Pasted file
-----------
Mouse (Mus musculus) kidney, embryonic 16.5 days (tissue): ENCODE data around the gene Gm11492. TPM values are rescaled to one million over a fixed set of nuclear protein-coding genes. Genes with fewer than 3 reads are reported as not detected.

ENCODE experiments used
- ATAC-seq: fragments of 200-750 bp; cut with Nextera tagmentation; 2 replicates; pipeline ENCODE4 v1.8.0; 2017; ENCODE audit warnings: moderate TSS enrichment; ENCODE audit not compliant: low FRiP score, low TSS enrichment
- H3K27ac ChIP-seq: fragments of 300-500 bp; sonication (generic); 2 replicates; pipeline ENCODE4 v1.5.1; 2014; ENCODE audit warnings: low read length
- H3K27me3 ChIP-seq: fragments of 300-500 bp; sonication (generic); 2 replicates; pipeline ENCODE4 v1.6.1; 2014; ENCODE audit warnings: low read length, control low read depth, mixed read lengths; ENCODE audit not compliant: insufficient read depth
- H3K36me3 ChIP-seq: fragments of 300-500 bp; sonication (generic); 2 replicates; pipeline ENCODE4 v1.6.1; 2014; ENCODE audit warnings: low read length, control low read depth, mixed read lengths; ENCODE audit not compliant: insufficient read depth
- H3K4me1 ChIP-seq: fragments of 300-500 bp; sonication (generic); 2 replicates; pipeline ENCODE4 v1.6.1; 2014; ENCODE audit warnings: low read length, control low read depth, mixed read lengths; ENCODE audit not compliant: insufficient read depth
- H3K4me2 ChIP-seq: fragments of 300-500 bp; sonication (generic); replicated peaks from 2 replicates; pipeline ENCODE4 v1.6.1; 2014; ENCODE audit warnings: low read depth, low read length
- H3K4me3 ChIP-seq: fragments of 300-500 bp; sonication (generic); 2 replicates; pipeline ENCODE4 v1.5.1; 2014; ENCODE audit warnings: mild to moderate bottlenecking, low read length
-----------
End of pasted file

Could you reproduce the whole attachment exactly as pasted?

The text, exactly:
Mouse (Mus musculus) kidney, embryonic 16.5 days (tissue): ENCODE data around the gene Gm11492. TPM values are rescaled to one million over a fixed set of nuclear protein-coding genes. Genes with fewer than 3 reads are reported as not detected.

ENCODE experiments used
- ATAC-seq: fragments of 200-750 bp; cut with Nextera tagmentation; 2 replicates; pipeline ENCODE4 v1.8.0; 2017; ENCODE audit warnings: moderate TSS enrichment; ENCODE audit not compliant: low FRiP score, low TSS enrichment
- H3K27ac ChIP-seq: fragments of 300-500 bp; sonication (generic); 2 replicates; pipeline ENCODE4 v1.5.1; 2014; ENCODE audit warnings: low read length
- H3K27me3 ChIP-seq: fragments of 300-500 bp; sonication (generic); 2 replicates; pipeline ENCODE4 v1.6.1; 2014; ENCODE audit warnings: low read length, control low read depth, mixed read lengths; ENCODE audit not compliant: insufficient read depth
- H3K36me3 ChIP-seq: fragments of 300-500 bp; sonication (generic); 2 replicates; pipeline ENCODE4 v1.6.1; 2014; ENCODE audit warnings: low read length, control low read depth, mixed read lengths; ENCODE audit not compliant: insufficient read depth
- H3K4me1 ChIP-seq: fragments of 300-500 bp; sonication (generic); 2 replicates; pipeline ENCODE4 v1.6.1; 2014; ENCODE audit warnings: low read length, control low read depth, mixed read lengths; ENCODE audit not compliant: insufficient read depth
- H3K4me2 ChIP-seq: fragments of 300-500 bp; sonication (generic); replicated peaks from 2 replicates; pipeline ENCODE4 v1.6.1; 2014; ENCODE audit warnings: low read depth, low read length
- H3K4me3 ChIP-seq: fragments of 300-500 bp; sonication (generic); 2 replicates; pipeline ENCODE4 v1.5.1; 2014; ENCODE audit warnings: mild to moderate bottlenecking, low read length